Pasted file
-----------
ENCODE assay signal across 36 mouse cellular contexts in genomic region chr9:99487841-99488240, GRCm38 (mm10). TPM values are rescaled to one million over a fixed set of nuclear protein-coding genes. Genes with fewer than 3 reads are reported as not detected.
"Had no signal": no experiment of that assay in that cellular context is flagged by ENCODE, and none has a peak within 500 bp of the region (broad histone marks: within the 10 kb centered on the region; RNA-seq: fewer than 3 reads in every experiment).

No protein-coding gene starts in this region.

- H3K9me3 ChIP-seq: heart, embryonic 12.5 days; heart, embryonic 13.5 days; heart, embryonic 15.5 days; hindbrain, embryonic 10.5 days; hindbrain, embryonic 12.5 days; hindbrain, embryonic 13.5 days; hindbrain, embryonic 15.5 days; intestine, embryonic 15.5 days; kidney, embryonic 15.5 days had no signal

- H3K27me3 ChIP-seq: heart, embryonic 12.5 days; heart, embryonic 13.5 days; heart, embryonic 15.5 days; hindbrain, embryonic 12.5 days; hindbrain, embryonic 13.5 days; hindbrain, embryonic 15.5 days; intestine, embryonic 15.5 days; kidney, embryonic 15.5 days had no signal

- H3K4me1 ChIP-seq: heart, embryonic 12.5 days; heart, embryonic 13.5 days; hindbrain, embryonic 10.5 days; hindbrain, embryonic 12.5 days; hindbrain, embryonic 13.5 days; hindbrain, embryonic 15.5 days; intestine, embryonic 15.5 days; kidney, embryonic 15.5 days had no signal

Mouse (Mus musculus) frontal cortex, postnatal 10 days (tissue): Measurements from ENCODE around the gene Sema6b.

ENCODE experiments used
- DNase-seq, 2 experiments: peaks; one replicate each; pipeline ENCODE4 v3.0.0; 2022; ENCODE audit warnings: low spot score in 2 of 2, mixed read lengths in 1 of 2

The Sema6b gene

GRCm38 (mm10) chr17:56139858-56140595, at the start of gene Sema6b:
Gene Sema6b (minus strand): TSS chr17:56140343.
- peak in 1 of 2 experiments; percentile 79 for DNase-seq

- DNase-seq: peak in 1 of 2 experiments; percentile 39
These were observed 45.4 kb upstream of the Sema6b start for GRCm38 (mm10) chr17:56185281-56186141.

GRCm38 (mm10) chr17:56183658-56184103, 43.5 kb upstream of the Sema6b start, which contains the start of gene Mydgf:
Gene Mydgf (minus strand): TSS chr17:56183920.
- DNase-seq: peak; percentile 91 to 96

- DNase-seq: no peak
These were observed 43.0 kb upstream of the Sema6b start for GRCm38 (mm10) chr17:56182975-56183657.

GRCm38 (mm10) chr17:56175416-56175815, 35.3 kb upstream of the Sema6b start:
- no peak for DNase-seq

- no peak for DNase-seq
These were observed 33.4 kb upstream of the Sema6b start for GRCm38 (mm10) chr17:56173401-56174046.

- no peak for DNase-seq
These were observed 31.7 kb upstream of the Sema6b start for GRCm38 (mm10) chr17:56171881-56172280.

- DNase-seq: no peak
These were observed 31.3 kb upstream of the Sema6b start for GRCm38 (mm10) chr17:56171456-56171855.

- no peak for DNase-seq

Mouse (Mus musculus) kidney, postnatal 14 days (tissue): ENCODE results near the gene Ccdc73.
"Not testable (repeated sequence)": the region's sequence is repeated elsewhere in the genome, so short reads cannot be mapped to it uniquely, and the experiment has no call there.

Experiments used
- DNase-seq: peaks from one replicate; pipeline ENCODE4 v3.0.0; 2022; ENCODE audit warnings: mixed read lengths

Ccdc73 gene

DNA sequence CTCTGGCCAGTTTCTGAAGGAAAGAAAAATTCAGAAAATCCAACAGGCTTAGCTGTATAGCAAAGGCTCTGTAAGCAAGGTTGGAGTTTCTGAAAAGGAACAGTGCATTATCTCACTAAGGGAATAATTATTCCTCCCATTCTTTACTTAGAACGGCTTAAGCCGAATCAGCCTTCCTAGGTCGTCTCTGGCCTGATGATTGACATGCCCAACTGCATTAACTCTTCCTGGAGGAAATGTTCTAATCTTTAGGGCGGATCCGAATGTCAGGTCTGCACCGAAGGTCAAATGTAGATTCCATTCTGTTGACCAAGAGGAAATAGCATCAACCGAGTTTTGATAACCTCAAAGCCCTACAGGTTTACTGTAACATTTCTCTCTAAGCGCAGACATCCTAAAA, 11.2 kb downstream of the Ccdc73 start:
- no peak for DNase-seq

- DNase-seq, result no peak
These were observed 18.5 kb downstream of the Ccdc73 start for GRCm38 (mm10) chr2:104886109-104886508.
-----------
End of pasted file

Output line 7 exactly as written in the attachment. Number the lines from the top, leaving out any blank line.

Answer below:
Mouse (Mus musculus) frontal cortex, postnatal 10 days (tissue): Measurements from ENCODE around the gene Sema6b.